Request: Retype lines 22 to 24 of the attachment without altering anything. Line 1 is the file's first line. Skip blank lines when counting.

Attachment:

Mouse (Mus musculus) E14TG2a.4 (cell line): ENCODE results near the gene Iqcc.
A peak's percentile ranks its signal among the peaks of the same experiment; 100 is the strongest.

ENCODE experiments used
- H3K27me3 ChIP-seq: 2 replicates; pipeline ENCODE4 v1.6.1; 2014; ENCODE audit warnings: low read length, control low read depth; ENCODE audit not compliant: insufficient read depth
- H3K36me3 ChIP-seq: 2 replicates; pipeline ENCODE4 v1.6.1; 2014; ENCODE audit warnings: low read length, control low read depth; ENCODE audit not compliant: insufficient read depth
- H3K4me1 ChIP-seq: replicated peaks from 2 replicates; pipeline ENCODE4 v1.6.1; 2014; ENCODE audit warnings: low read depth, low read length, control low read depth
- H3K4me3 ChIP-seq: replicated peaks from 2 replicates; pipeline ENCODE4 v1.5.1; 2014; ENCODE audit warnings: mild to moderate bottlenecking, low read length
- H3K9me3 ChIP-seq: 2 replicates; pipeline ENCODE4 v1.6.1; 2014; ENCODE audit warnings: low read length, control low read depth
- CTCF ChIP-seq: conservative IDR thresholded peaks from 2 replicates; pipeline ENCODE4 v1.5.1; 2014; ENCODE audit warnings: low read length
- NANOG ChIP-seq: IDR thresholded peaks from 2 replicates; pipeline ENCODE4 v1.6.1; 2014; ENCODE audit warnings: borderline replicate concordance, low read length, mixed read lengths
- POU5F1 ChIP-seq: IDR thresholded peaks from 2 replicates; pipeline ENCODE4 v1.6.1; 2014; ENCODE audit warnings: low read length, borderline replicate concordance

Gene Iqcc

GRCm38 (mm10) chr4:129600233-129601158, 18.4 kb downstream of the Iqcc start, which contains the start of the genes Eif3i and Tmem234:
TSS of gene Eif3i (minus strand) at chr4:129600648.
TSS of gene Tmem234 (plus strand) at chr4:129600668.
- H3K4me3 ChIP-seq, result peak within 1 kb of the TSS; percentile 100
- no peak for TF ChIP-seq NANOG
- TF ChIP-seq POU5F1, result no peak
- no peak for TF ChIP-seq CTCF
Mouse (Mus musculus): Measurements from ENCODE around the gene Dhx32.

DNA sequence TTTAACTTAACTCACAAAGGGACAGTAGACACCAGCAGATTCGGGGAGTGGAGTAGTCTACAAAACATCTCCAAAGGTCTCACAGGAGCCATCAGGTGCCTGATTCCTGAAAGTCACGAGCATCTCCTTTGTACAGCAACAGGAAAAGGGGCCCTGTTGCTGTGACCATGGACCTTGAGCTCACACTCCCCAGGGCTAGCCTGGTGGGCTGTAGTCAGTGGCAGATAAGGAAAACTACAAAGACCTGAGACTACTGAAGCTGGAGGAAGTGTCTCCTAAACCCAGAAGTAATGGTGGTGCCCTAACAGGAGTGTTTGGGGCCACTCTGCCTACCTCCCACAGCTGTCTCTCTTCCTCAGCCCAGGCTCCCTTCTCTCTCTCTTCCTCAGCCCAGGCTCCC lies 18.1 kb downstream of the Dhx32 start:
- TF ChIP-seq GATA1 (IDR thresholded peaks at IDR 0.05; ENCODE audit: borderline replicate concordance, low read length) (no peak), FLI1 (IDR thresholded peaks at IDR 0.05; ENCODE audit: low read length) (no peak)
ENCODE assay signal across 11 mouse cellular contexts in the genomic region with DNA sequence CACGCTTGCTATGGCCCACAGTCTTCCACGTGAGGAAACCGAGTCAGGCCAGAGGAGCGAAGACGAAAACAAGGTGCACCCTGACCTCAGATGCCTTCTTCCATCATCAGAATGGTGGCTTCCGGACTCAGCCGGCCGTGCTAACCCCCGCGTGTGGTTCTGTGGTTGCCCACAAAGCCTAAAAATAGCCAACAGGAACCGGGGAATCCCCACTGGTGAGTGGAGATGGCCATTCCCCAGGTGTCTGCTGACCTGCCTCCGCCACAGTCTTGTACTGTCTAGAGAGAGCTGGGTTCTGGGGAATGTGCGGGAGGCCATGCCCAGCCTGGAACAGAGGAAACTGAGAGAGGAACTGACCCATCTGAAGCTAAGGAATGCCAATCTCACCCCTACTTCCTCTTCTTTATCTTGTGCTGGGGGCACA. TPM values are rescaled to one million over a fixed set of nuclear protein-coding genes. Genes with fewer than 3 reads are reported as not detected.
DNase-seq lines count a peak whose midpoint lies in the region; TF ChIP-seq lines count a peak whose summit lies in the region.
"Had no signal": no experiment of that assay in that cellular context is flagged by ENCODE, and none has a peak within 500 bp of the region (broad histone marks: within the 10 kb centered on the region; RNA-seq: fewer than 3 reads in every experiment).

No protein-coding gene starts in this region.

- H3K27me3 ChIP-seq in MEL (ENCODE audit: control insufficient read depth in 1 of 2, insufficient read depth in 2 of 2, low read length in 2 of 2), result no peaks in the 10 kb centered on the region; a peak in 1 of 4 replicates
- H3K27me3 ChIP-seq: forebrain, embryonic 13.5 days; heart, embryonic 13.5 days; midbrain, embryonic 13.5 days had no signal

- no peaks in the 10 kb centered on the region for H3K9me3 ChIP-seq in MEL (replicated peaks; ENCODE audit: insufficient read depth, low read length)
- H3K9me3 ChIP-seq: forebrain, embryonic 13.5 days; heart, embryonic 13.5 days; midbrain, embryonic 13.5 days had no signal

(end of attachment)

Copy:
- TF ChIP-seq GATA1 (IDR thresholded peaks at IDR 0.05; ENCODE audit: borderline replicate concordance, low read length) (no peak), FLI1 (IDR thresholded peaks at IDR 0.05; ENCODE audit: low read length) (no peak)
ENCODE assay signal across 11 mouse cellular contexts in the genomic region with DNA sequence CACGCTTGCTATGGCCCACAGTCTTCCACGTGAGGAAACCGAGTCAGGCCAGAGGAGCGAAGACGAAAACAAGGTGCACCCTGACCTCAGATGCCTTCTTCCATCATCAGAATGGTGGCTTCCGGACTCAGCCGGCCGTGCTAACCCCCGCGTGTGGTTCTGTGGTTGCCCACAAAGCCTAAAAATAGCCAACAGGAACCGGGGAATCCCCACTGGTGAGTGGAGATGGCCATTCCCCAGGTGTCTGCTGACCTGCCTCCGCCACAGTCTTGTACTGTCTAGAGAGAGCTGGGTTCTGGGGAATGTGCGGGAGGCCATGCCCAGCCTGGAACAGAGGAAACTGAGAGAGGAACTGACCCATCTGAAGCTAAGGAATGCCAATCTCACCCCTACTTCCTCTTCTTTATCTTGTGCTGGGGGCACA. TPM values are rescaled to one million over a fixed set of nuclear protein-coding genes. Genes with fewer than 3 reads are reported as not detected.
DNase-seq lines count a peak whose midpoint lies in the region; TF ChIP-seq lines count a peak whose summit lies in the region.